In late 2008, as part of the lead-up to Hillary Clinton’s appointment as Secretary of State, concerns were raised in many quarters about the potential conflicts of interest created by her husband’s fund-raising for his private foundation, and Secretary Clinton’s official duties. Senator Richard Lugar framed the issue concisely: “The foundation exists as a temptation to any foreign entity or government that believes it can curry favor through a donation.” As a solution, the Clintons agreed to an annual disclosure of the foundation’s donors, and to subject future donors to a review by a government ethics officer. This is a reasonable if rather weak solution to the problem (thoughtful voices have suggested much stronger measures were in order), and one would think that Kasoff and Eliasoph – senior government official and non-profit fundraiser – would be subject and agreeable to the same kind of arrangement. After all, the US pavilion has been struggling mightily for funding for more than a year, and the failure to raise it has become an official embarassment – both to the State Department and Ms. Eliasoph personally. With that in mind, and using Senator Lugar’s language, the US pavilion could exist as a temptation to any foreign entity, government, or US corporation that believes it can curry favor [with Dr. Kasoff] through a donation.
There is an irony here: the State Department and USA Pavilion, Inc., the non-profit authorized to run the US pavilion fund-raising, design, and construction effort, have so far refused to release their “Action Plan” governing the US pavilion, and which – presumably – includes ethics and conflict of interest rules for those involved in the project. As a result, a private citizen has actually gone through the trouble of filing a Freedom of Information Act [FOIA] request for those materials – a request that the State Department still hasn’t fulfilled. Why the secrecy? It’s anybody’s guess. But it’s likely the case that the undisclosed Action Plan includes provisions that the State Department and USA Pavilion, Inc find unflattering, if not embarrassing. For example, last year, in the course of reporting a story on the US pavilion, I obtained confirmation that the State Department had changed the pavilion’s strict fund-raising rules so as to allow donations from foreign entities, including foreign corporations. No date was given for the change; but previously, for reasons undisclosed, State Department officials had good reasons for not allowing such donations.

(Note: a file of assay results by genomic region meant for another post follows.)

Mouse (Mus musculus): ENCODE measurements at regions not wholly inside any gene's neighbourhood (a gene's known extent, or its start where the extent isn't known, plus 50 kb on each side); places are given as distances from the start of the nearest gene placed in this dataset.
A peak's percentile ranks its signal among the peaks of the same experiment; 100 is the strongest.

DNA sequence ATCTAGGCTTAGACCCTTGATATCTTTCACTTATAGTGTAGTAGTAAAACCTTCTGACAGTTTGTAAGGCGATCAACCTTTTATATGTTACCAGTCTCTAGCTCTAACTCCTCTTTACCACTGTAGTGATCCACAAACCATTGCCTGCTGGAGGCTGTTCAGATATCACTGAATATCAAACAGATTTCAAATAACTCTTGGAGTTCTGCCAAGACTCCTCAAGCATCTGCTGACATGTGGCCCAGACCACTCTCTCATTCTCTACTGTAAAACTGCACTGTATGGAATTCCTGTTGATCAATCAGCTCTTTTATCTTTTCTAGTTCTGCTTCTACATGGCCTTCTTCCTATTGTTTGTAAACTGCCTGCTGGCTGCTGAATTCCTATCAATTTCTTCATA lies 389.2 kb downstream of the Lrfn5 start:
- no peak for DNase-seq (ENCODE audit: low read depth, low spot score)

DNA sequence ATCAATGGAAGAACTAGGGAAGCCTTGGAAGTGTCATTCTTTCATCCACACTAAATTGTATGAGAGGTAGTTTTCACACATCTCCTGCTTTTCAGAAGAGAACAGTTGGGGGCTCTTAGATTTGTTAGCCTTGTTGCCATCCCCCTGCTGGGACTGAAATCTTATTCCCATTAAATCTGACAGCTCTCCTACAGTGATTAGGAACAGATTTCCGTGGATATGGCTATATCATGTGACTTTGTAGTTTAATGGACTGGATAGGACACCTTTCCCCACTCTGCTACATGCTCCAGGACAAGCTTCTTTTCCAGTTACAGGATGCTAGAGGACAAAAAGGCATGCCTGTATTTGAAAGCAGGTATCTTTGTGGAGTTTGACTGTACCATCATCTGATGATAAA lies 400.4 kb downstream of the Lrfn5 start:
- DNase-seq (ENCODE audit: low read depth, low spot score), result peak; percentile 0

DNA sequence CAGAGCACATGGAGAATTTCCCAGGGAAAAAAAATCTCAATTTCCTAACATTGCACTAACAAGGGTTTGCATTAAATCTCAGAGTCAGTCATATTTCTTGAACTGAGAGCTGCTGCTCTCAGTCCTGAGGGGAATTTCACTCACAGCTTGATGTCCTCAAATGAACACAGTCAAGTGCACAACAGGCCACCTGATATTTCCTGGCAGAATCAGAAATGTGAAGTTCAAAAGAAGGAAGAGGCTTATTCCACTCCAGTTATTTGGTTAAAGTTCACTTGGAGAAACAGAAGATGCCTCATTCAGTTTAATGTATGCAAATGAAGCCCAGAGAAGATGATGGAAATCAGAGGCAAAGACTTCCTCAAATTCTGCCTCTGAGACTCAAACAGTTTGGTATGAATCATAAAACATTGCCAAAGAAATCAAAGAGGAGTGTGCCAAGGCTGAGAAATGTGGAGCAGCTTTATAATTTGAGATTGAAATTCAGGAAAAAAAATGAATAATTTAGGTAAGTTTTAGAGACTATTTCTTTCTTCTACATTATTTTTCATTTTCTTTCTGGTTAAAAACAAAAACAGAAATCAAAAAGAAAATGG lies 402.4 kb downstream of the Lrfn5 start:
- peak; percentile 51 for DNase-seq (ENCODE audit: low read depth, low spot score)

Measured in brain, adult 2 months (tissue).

Last year, when I attempted to contact Mr. Kasoff in regard to his relationship to the USA Pavilion, a spokesperson for the ITA wrote to tell me that Dr. Kasoff “has recused himself from this issue.” Other reporters and individuals who have attempted to broach this subject with Dr. Kasoff, USA Pavilion, Inc, and State Department employees, have been told that a) the Commerce Department has no role in the US pavilion project, or b) Dr. Kasoff is above reproach. Both of these answers may be true, but they don’t answer the questions: namely, what are the fund-raising rules for the USA pavilion, and what role – if any – has Dr. Kasoff had in the USA pavilion effort, including his role – if any – in obtaining State Department authorization for his wife’s organization. And, even more seriously, neither answer prevents a US or Chinese corporation from thinking that maybe – just maybe – a donation to the US pavilion might help them with whatever trade compliance or market access issues they’ve been having.
I’d like to ask Dr. Kasoff these questions in person, and if I didn’t have a prior, unbreakable engagement, I’d happily fly to Beijing on Friday morning to attend his luncheon briefing in hope of doing so. Alas, I will be in Shanghai, and so it’s my hope that somebody else will ask the questions for me. Luncheon registration information is available here. The event is officially off-record, but I’m sure that – in hope of clearing up any confusion – Dr. Kasoff will be happy to wave that rule to clear up this matter.